Accompanying image for Declaration of Independence: Part V


Declaration of Independence: Part V

Preparing for Battle: A Guide to Installing an Independent Rear Suspension in a New Edge or SN-95

Build Blog
SVT_MAN - Oct 01, 2020


Article Series

Part I / Part II / Part III Part IV / Part V

Independent Rear Suspension Swap

IRS Swap for New Edge or SN-95 Mustang

Looking for better handling and a smoother ride on your solid axle SN-95 or New Edge Mustang?

An IRS swap will transform your bucking bronco into a sure-footed thoroughbred.


 4 hours - 12 hours



Recommended Equipment

- 2 Jack Stands (the taller the better)
- 2 Floor Jacks (2-ton minimum)

Metric Socket Set
- 10mm 12pt
- 12mm 12pt
- 13mm 6 or 12pt
- 15mm 6 or 12pt
- 18mm 6 or 12pt
- 21mm 6 or 12pt

- 10mm
- 12mm
- 13mm
- 15mm
- 18mm
- 21mm

- Impact Drill 
- Loctite

Recommended Crew

You might be able to do it yourself - but don't. 

Find a buddy or buddies to help.

Total Cost


Will depend on:
- Cost of the used IRS
- How many new / additional parts you need

Step 1: Get the right parts!

When I decided to swap a 2001 Cobra IRS into my 1999 Mustang GT, I did a lot of research into what it would take.  There's a lot of information out there about how to do this swap, but it's scattered across the Internet in various forums and websites. 

This guide is intended to be a comprehensive one-stop-shop for anyone else who wants to do it.

As I ventured into this swap, the one common theme I heard over and over was this: 

Before you even think about turning a wrench to complete your IRS swap, make sure that you have all the parts that you need to complete the installation of the independent rear suspension in your car.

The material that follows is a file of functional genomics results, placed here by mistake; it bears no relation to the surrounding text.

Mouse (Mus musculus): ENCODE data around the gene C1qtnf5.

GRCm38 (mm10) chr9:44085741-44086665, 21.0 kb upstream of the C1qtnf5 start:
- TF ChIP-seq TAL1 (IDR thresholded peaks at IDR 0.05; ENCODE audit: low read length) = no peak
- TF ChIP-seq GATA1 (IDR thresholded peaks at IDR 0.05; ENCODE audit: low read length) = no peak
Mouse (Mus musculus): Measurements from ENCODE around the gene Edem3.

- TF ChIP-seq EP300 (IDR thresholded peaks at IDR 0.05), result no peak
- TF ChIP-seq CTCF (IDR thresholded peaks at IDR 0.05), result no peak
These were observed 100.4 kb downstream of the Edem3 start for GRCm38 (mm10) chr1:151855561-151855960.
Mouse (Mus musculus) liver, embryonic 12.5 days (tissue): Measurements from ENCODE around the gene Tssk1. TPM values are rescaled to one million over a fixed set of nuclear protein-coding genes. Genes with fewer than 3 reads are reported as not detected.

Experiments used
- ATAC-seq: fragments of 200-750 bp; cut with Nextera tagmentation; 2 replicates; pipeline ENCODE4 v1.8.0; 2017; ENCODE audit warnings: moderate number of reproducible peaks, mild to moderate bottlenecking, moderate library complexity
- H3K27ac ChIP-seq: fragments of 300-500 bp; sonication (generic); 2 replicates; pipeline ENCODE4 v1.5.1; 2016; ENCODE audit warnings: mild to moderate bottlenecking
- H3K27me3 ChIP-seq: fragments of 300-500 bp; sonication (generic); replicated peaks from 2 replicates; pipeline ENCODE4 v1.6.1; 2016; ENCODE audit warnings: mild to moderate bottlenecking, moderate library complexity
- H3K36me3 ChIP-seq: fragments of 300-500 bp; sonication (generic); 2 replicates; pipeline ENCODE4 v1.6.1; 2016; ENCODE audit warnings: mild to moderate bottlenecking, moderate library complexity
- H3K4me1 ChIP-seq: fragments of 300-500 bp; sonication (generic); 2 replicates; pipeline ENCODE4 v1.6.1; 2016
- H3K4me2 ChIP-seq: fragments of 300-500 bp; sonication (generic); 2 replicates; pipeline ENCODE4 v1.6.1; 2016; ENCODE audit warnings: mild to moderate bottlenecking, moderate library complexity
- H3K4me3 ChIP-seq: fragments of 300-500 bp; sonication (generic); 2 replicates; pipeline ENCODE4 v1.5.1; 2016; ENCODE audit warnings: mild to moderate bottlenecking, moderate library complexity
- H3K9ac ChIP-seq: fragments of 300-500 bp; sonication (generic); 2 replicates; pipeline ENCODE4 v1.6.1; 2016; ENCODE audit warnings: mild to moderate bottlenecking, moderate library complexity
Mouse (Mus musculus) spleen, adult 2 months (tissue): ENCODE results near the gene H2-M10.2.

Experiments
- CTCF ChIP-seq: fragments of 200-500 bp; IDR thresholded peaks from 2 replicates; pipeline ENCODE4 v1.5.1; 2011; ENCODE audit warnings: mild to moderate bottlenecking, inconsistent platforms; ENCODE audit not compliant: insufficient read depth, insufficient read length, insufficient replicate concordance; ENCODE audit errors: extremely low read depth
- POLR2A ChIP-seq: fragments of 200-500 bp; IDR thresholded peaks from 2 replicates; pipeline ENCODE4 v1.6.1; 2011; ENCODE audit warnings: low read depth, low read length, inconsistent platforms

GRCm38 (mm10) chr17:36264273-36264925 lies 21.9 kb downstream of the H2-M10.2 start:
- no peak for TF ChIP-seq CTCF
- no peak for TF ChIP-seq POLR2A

Performing an IRS swap is not the most mechanically complex thing you can do on your Mustang, but it's not exactly simple either. There are a lot of small little details you need to get right in order for the installation to be completed and for your car to be safe to take on the road.

Because the IRS unit is likely not familiar to you, your best friend is the exploded diagrams that show you all of the different parts involved and how they come together.  (See below.)

I stumbled across these diagrams thanks to a suggestion from my friend, Nick.  I was looking for a bolt that I needed, and he suggested I find that missing bolt using the Ford Parts Catalog.  

From there, I entered a 2003 Cobra VIN number.  I not only found the bolts I was looking for, but I also inadvertently discovered that their parts catalog has amazing exploded view diagrams.  These diagrams were my go-to any time something wasn't making sense.

It was particularly useful in understanding how the subframe connection brackets attached to the frame.  (See 5K909 and HB3.)

Exploded IRS Subframe Assembly

Exploded Differential View with Axles

IRS Swap Parts Checklist

  • IRS Subframe Assembly
    • Differential
    • Axle Half-Shafts (4K138)
    • Subframe Differential Support (5030)
    • Toe Link Arms (5K848)
    • Sway-Bar End Links
    • Rear Sway-Bar
    • Hub Assembly including:
      • Brake Rotors (Cobra Specific)
      • Brake Calipers (Cobra Specific)